The king lives.
After losing Chadwick Boseman (and writing about his legacy) it was high time for a rewatch of this film.
I rewatch the films of the MCU pretty frequently, but this was different. It was an extremely emotional experience, especially given how much the film revolves around T’Challa’s apparent death and return. Watching the cast mourn his loss and then celebrate his “resurrection” really felt different now. On first watch, you know that T’Challa can’t be really dead. But now, the pain the viewer feels matches the pain of the characters. It puts us emotionally in touch with what a resurrection really means – with the truth that there is no power in Resurrection Sunday without the darkness of Good Friday.
My other realization on this rewatch, so focused on Chadwick, was the power of his extremely humble performance. He is the main character of the film, and his acting and presence are superb while never being showy. This is not RDJ in Iron Man, or Chris Pratt in Guardians, or any of the other MCU that rightly needed the strong through-line provided by a charismatic actor letting loose.
In fact, none of the performances in the movie are very showy, except maybe Andy Serkis as Klaue, but his screen time is short lived. Even the writing and directing, which are extremely polished and flawless, do not overtake the film itself. Every aspect of this film serves its role precisely and expertly, and all of it becomes more than the sum of its parts. It’s a wonder of a film that carried (and still carries) so much cultural relevance and meaning. You can tell watching it, knowing how important this movie is it so many people, that everyone involved in the film seems to know that and is in service to it.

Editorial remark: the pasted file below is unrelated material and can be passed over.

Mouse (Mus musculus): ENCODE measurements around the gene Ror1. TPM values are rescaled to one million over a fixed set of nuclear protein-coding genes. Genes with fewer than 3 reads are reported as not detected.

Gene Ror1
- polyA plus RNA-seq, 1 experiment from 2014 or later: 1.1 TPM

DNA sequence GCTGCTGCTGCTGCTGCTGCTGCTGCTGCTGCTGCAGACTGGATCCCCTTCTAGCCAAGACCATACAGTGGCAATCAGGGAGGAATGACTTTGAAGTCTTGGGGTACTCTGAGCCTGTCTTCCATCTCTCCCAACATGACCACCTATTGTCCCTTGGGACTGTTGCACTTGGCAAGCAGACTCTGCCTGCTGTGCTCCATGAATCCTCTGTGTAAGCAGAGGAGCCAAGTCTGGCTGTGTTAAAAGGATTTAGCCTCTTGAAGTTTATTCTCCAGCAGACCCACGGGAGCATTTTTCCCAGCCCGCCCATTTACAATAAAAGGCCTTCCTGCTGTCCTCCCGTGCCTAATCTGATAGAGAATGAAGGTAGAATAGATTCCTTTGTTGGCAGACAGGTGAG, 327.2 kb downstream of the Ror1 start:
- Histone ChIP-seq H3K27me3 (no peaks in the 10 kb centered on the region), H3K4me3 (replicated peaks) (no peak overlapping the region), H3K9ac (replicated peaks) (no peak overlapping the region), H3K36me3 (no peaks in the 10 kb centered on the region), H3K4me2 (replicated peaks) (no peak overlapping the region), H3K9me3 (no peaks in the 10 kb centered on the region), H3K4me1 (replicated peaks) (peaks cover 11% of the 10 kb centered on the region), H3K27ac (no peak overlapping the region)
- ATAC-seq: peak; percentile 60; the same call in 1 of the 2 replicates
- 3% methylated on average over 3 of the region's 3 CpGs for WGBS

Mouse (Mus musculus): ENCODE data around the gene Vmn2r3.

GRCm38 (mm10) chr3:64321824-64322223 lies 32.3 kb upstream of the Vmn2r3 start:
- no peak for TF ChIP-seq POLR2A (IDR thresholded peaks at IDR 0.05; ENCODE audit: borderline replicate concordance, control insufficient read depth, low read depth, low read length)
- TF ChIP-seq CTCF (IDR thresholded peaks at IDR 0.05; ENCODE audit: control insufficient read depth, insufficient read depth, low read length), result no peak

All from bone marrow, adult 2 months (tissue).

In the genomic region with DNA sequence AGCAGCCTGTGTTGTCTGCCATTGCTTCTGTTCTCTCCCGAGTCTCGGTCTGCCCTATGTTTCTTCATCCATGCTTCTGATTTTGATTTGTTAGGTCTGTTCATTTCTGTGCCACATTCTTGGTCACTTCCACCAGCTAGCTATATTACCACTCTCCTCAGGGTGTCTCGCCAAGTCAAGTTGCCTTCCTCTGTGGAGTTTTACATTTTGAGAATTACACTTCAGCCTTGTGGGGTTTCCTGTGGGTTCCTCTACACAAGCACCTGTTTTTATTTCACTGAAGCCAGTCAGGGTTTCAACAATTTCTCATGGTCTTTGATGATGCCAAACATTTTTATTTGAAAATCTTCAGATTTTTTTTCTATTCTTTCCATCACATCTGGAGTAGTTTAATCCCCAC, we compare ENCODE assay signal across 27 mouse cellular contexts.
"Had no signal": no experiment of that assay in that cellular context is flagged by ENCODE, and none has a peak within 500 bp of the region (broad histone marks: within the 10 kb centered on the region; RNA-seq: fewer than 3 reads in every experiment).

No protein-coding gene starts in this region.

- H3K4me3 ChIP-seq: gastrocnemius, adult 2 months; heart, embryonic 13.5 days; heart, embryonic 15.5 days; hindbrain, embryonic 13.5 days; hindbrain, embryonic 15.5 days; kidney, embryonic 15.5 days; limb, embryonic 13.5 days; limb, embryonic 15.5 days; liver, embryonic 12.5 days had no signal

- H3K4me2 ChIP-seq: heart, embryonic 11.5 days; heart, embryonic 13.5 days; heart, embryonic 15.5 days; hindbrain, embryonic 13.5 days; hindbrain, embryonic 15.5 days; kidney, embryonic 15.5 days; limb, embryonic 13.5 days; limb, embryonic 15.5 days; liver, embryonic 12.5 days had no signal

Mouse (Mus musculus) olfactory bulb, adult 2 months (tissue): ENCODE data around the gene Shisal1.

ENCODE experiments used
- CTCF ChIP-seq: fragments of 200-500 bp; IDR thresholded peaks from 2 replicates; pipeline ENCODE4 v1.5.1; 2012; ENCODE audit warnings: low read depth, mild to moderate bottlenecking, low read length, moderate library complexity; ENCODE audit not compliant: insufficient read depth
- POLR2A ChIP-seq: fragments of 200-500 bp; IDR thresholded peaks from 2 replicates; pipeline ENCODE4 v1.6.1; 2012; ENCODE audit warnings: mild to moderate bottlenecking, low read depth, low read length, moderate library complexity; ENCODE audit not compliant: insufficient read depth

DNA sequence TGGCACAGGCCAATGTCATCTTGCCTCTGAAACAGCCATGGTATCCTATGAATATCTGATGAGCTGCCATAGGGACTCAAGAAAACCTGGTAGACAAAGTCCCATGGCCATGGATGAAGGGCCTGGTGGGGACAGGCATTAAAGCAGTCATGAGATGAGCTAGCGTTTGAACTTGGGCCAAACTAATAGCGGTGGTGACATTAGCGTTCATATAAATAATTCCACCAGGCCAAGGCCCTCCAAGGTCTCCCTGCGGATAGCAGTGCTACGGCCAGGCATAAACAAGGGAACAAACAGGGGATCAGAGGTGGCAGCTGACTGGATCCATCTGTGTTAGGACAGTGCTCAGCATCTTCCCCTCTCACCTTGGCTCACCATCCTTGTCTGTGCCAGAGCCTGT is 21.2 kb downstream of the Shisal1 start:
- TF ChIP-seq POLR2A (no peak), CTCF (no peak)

It’s a vision of what the Church was made to be, the Body that by the Spirit of God becomes more than the sum of its part only when each member completely sells themselves out to the glorification of one another and to the Spirit. I’m reminded of the stories in Acts, when the church completely relies on one another, sharing all that they have as a witness to the Way, and in a few short years the Gospel lights half the world on fire.
The goddess Bast, statued over Wakanda as a black panther, looms over everything in the film. I can’t help but see her now as the representation of the film itself. Everyone serves her, and no-one does anything for themselves. It’s a beautiful vision of what’s possible when a group of gifted individuals work selflessly toward something bigger than themselves. Their work becomes something more than they could ever imagine, crossing over the world of the screen and shaping the lives of generations.
And now Chadwick belongs to that other side, the world of our imagination and meaning-making. I don’t know how Black Panther 2 can hold the weight of it’s own cultural importance AND the legacy of Boseman, but I trust this same team to do the impossible again.
The king lives.